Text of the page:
Dandelion: Strength, Perseverance and a Mission for the Planet
Botanical name: Taraxacum officinale
Parts used: root, leaves, flowers
Energetics: cooling, drying
Taste: Bitter (leaf), bitter, sweet (root)
Properties: diuretic, alterative, nutritive, digestive, stimulant, choloretic, cholagogue
Plant uses: Poor digestion, water retention, nourishment, skin eruptions, supporting healthy liver function
Plant preparations: decoction, tincture, food
It is so appropriate to be working with dandelion at this time. Dandelion teaches us strength and perseverance. Dandelion shows us how to grow in the most unlikely of places and how to keep shining bright when the world seems keen on your destruction. This is a lesson we all need at these times that seem somewhat bleak, uncertain and full of suffering. And yet, like dandelion, we know that we must grow out of this difficult experience and shine with bright yellow flowers when things seem gloomy. Like dandelion, we are here for a mission and dandelion’s lesson is that the planet needs our help to bring about change for our collective healing. So we listen. We integrate and we make space to be able to bring about these changes to a planet that demands our attention.
When we talk about spring cleaning, or spring detox, we do so by nature’s design. We awaken our bodies and senses to the crescendo of life that is about to bloom and blossom after our dark and heavy winter slumber. And how do we do this? We do it by making space in our lives, minds, and bodies. By clearing out the accumulation of winter fat storage, clearing out our homes of heavy clothing and clearing our minds to begin the year anew. In many traditions, spring is the beginning of a new year. Life starts anew. We all get a fresh start. Dandelion is our signal that spring is here and that bees are coming our way to pollinate our gardens. Dandelions are one of the first foods for bees and migrating birds and what a welcome sight that signals longer and lighter days ahead. And although most people think of dandelion as a pesky weed, the plant has long been used in herbal medicine to aid in digestion and help stimulate appetite. The entire dandelion plant from root to blossom is edible with a slightly bitter, chicory-like taste. Dandelion is so-called because of the shape of the leaves, which resemble a lion’s teeth or dent-de-lion in French.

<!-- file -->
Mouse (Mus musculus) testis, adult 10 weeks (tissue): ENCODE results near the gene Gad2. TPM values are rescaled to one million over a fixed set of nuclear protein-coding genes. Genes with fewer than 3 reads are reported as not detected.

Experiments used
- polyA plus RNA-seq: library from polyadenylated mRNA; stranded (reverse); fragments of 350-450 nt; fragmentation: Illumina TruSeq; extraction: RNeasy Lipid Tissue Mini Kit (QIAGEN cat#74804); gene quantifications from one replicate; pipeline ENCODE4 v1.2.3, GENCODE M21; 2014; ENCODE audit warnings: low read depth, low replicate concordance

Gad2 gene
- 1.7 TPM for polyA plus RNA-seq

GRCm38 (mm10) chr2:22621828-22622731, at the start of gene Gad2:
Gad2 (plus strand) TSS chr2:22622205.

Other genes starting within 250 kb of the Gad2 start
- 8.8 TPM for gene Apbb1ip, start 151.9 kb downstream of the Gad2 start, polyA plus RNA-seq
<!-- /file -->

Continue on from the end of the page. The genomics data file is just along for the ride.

The root itself is sometimes roasted to create caffeine-free dandelion coffee. When used for medicine, the dried or fresh root can be made into teas, tinctures, decoctions (infusions), and poultices. In traditional Chinese and Native American medicine, dandelion root has long been used to treat stomach and liver conditions. Herbalists today believe that it can aid in the treatment of many ailments, including acne, eczema, high cholesterol, heartburn, gastrointestinal disorders, diabetes, and even cancer. Dandelion root offers powerful support to the liver by increasing function and decreasing inflammation. A sluggish liver is related to poor digestion, skin issues like eczema and hormonal imbalances. Dandelion root indirectly supports all these functions. The root is also high in inulin, a carbohydrate that supports healthy gut flora. The liver also plays a role in metabolizing hormones and by doing so, also balances hormone levels in the body.
Dandelion leaves are among our most nutrient-dense greens, including vitamin C, vitamin K1, potassium, magnesium, and beta-carotene. Dandelion leaves are wonderful for digestion, its bitter flavor stimulating a cascade of digestive secretions from saliva to bile, which breaks down fats. Dandelion leaves are also a diuretic to remove excess fluids from the body without also flushing out our potassium reserves, which many pharmaceutical diuretics do.
So there you have it. If you find dandelion along your path this spring, be sure to stop by and say hello. Make a wish. And if you are harvesting from an area that hasn’t been sprayed, check out the number of recipes that you can make with dandelion. If you are not sure whether dandelion has been sprayed, always err on the side of caution and sit with the plant instead to become infused with some of its wisdom. It has plenty to teach if you are willing to listen.
May it be so. And so it is.